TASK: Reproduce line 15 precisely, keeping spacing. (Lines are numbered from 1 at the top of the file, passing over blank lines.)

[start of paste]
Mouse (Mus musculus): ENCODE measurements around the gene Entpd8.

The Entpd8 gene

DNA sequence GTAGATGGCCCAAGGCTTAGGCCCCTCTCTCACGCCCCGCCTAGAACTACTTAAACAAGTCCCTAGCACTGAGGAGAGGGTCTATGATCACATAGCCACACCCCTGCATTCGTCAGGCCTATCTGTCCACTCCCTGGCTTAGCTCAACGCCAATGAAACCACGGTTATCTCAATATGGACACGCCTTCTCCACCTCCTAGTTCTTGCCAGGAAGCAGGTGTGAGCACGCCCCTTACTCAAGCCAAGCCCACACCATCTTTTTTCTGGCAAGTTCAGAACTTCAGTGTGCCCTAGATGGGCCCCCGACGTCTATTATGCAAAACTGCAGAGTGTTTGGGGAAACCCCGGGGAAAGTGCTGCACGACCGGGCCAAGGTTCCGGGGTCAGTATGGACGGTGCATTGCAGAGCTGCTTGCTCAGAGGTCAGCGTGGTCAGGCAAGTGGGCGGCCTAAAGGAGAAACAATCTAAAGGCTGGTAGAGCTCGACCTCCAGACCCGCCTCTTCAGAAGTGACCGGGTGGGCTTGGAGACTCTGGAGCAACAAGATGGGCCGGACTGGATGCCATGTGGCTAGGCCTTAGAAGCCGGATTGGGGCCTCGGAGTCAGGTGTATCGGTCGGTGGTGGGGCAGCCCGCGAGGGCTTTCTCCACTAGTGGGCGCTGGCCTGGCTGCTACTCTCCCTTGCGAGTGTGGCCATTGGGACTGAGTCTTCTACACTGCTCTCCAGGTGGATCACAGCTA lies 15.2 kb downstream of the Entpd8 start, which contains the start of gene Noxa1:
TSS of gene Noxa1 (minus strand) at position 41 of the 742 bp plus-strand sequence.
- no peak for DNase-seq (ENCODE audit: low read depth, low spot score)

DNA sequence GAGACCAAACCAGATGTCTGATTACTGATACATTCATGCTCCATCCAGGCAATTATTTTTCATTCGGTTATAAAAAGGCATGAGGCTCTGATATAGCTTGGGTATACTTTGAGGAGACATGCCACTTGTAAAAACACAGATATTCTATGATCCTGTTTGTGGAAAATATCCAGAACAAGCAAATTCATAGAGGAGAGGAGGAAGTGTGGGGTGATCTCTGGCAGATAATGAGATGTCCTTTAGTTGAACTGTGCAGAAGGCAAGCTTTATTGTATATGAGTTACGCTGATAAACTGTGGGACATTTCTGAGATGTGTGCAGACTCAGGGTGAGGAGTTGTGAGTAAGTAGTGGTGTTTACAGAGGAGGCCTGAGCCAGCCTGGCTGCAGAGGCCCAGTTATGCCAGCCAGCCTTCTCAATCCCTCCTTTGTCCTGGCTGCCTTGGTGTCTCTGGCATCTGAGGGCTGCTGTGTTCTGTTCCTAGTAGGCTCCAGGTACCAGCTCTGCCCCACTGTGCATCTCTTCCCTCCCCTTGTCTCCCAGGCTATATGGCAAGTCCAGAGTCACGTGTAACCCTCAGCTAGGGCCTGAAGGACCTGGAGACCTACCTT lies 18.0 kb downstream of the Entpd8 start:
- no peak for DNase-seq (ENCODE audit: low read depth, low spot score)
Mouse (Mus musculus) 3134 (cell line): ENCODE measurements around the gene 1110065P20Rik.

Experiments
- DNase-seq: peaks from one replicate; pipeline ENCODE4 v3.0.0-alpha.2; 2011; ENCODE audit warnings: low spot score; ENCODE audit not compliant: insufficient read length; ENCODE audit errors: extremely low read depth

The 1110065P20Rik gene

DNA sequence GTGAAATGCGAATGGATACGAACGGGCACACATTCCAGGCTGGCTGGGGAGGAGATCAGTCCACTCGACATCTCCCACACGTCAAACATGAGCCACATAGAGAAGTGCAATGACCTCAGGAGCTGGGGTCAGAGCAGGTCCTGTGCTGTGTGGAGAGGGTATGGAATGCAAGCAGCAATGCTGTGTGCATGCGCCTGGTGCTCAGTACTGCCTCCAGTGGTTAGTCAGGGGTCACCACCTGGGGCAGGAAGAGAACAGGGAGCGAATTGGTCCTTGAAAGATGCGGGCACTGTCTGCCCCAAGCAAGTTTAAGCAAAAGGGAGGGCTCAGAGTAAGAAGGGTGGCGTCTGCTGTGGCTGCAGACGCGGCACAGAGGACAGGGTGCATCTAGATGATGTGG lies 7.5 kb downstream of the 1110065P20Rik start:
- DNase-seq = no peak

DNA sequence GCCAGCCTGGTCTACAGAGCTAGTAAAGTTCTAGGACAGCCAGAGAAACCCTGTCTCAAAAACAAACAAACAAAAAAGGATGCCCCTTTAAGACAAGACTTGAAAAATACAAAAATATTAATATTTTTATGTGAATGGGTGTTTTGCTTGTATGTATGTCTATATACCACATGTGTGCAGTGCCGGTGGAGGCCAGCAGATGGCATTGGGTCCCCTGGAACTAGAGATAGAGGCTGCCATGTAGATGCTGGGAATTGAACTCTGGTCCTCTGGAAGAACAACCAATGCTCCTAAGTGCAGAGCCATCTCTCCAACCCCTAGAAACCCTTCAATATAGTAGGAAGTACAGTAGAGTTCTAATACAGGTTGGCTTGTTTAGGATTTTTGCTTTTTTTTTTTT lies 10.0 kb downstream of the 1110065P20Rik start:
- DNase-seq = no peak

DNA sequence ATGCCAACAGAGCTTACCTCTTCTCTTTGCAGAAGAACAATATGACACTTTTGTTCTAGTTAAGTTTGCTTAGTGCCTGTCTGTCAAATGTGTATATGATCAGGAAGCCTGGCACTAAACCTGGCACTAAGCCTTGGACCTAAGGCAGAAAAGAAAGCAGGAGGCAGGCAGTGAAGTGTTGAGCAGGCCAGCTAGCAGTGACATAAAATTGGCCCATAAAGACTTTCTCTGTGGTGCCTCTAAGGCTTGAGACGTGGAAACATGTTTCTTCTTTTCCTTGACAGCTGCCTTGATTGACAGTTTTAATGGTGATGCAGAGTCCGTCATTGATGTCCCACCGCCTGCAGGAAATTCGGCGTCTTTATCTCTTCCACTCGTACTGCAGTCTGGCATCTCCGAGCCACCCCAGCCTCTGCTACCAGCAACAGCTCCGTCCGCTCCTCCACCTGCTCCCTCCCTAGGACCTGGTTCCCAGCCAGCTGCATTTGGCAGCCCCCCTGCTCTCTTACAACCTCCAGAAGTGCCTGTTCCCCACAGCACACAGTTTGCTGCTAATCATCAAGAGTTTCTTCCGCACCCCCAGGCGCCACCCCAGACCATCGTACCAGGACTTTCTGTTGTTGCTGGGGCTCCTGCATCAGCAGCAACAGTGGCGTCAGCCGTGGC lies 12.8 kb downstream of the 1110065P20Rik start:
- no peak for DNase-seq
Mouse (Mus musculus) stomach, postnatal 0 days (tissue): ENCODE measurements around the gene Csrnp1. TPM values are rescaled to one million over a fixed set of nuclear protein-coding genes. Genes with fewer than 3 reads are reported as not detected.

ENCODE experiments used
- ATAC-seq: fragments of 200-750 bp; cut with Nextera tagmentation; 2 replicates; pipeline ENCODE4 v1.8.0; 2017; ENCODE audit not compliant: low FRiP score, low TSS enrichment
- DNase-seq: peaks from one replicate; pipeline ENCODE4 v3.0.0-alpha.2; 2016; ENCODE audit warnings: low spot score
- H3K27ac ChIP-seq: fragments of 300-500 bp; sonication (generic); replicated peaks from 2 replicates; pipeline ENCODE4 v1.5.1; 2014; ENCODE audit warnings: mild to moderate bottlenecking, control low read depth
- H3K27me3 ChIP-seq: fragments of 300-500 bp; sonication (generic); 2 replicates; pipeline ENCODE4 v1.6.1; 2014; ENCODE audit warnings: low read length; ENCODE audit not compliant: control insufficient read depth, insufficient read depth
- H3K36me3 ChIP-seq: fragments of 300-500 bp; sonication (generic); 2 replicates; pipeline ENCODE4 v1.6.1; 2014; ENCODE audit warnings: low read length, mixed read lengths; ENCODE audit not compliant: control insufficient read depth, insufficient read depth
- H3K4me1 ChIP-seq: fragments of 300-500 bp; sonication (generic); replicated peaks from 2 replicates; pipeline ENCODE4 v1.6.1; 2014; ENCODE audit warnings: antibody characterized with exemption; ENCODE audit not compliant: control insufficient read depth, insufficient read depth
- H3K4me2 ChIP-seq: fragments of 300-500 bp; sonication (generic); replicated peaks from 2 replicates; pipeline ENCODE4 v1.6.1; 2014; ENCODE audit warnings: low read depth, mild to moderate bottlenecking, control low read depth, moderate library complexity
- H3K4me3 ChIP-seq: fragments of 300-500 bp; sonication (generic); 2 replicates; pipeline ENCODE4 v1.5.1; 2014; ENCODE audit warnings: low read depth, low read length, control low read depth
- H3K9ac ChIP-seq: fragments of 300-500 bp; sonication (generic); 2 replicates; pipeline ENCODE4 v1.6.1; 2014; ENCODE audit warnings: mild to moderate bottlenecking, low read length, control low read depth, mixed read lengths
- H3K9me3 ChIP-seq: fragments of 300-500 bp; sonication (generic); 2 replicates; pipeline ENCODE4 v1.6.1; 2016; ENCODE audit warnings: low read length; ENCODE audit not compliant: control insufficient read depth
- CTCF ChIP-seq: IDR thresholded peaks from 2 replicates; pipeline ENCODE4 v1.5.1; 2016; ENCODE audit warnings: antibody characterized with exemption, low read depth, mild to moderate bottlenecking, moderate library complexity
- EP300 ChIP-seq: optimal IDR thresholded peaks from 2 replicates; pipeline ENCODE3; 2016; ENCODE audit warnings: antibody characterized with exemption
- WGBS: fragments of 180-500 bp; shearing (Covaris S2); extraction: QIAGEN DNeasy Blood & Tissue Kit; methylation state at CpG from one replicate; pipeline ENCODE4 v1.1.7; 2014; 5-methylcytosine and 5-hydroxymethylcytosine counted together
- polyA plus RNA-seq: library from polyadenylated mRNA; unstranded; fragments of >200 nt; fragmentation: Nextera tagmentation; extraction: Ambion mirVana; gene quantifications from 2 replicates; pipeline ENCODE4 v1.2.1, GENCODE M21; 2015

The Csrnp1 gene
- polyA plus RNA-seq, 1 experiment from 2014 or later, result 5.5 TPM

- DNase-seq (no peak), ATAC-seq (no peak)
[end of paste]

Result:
- DNase-seq = no peak